Organisational Forms, Corporate Issuer Features, and Ownership

Understanding Corporate Structures and Ownership | CFA Level I Corporate Issuers

Welcome to our lesson on corporate structures and ownership! We’ll be covering the basics of the most common forms of business organizations. So, buckle up and let’s dive in!

Four Common Business Structures

In this lesson, we’ll explore the following four business structures:

We’ll focus on their legal relationships, owner-operator relationships, liability, and tax treatments.

1. Sole Proprietorship

The sole proprietorship is the simplest structure, where an individual owns and operates the business. Key aspects include:

  • Legal relationship: The owner personally funds the business and has full control.
  • Liability: The owner has unlimited liability for the business’s actions and debts.
  • Tax treatment: Profits are taxed as personal income.

These businesses tend to be small due to limited financing options.

2. General Partnership

A general partnership is like a sole proprietorship but with two or more partners. Key aspects include:

  • Legal relationship: The partnership agreement specifies each partner’s roles and responsibilities.
  • Liability: Unlimited shared liability for the business’s actions and debts.
  • Tax treatment: Profits are shared and taxed as personal income for each partner.

3. Limited Partnership

A limited partnership features at least one general partner and one or more limited partners. Key aspects include:

Examples include private equity firms, hedge funds, and some law firms.

4. Corporation

A corporation is a legal entity separate from its owners and managers. Key aspects include:

  • Legal relationship: Shareholders own the corporation, while managers operate it.
  • Liability: Shareholders have limited liability.
  • Tax treatment: Profits may be subject to double taxation (corporate and personal).

Corporations can be not-for-profit, for-profit, public, or private. Not-for-profit corporations focus on a social or philanthropic mission without the intent of distributing profits to shareholders, while for-profit corporations aim to generate profits for shareholders. Private corporations are typically owned by a limited number of shareholders, and their shares are not publicly traded on organized exchanges. Public corporations, on the other hand, have shares listed on stock exchanges, allowing a broader group of investors to buy and sell shares. The distinction between these types of corporations lies in their purpose, ownership structure, and the accessibility of their shares to the investing public.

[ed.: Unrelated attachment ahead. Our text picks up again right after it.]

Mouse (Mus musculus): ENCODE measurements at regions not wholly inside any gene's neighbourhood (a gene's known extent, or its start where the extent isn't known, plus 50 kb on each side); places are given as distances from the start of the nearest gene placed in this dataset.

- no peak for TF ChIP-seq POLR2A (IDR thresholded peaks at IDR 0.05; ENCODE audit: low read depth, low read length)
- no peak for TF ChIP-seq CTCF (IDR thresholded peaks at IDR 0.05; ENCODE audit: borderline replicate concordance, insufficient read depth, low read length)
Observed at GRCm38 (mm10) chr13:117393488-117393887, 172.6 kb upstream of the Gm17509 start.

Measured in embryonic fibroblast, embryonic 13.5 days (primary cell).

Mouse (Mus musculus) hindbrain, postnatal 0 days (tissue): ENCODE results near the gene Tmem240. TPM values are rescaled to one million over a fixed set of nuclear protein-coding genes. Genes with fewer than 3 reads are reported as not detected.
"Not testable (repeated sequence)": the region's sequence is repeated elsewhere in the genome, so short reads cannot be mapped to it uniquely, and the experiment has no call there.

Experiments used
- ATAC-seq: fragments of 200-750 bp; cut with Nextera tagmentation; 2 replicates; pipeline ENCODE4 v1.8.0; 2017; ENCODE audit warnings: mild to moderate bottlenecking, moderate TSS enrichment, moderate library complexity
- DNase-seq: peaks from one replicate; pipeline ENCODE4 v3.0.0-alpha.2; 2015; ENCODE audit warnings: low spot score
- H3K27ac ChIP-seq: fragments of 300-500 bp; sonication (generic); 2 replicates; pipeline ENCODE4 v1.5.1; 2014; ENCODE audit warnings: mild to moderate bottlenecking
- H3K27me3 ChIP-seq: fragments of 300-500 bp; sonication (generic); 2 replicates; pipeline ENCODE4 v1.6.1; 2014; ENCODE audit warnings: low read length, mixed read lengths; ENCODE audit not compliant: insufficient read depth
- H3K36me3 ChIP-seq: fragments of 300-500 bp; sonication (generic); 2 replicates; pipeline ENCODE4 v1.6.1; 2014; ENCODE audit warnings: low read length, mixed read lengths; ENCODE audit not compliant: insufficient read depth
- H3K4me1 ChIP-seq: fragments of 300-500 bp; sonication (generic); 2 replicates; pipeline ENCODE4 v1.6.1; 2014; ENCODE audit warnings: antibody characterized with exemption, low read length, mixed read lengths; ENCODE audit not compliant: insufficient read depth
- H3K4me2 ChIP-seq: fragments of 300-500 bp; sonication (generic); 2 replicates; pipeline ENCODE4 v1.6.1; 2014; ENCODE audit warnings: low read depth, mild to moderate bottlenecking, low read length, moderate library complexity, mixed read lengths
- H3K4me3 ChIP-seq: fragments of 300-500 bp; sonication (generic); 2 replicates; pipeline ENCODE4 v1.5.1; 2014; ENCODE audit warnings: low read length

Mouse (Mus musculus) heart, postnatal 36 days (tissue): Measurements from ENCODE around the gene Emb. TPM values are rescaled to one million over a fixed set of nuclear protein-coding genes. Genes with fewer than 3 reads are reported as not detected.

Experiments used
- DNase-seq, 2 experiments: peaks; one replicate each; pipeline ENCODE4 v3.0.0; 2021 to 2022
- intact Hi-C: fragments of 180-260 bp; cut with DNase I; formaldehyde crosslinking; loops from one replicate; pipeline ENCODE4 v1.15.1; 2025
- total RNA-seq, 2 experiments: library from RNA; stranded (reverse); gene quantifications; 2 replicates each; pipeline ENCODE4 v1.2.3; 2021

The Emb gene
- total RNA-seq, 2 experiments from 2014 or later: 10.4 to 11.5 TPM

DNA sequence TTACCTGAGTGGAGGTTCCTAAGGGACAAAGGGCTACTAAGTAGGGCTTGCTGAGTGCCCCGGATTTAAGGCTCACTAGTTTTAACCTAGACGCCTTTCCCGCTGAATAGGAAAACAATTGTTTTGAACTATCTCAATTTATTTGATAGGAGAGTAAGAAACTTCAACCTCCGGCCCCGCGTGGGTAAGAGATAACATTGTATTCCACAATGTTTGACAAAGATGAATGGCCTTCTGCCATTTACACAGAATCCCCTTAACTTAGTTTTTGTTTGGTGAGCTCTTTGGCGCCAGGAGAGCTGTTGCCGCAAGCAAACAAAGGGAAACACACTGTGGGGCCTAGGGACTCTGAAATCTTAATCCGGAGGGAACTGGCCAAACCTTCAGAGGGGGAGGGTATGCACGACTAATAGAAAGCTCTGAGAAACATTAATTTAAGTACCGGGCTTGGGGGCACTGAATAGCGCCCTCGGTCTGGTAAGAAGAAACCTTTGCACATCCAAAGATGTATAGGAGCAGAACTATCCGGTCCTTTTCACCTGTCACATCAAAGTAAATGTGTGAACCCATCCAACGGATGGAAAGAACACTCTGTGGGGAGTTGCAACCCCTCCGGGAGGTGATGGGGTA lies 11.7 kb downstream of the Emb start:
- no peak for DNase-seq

Private Companies: Starting Out & Raising Capital

Most corporations begin as private companies, raising equity capital through private placements to accredited investors such as institutions or high-net-worth individuals. The terms and risks of these investments are outlined in a legal document called the private placement memorandum (PPM).

Shares of private companies can’t be traded on organized exchanges, so there’s no visible market price. Instead, shareholders must find another accredited investor and negotiate a price for transferring the shares. Because of these restrictions and a lack of liquidity, investments in private companies generally require higher returns and longer investment horizons than public companies.

Going Public: IPOs, Direct Listings & SPACs

Private companies can go public through:

  • Initial Public Offerings (IPOs): Issuing shares to retail investors, with stringent disclosure requirements.
  • Direct Listings: Stock exchanges agreeing to list existing shares, without raising new capital.
  • Special Purpose Acquisition Companies (SPACs): Corporate structures designed to acquire a private company in the future, raising capital through their own IPOs without identifying a specific target.

Public companies may also be taken private through leveraged buyouts (LBOs) or management buyouts (MBOs).

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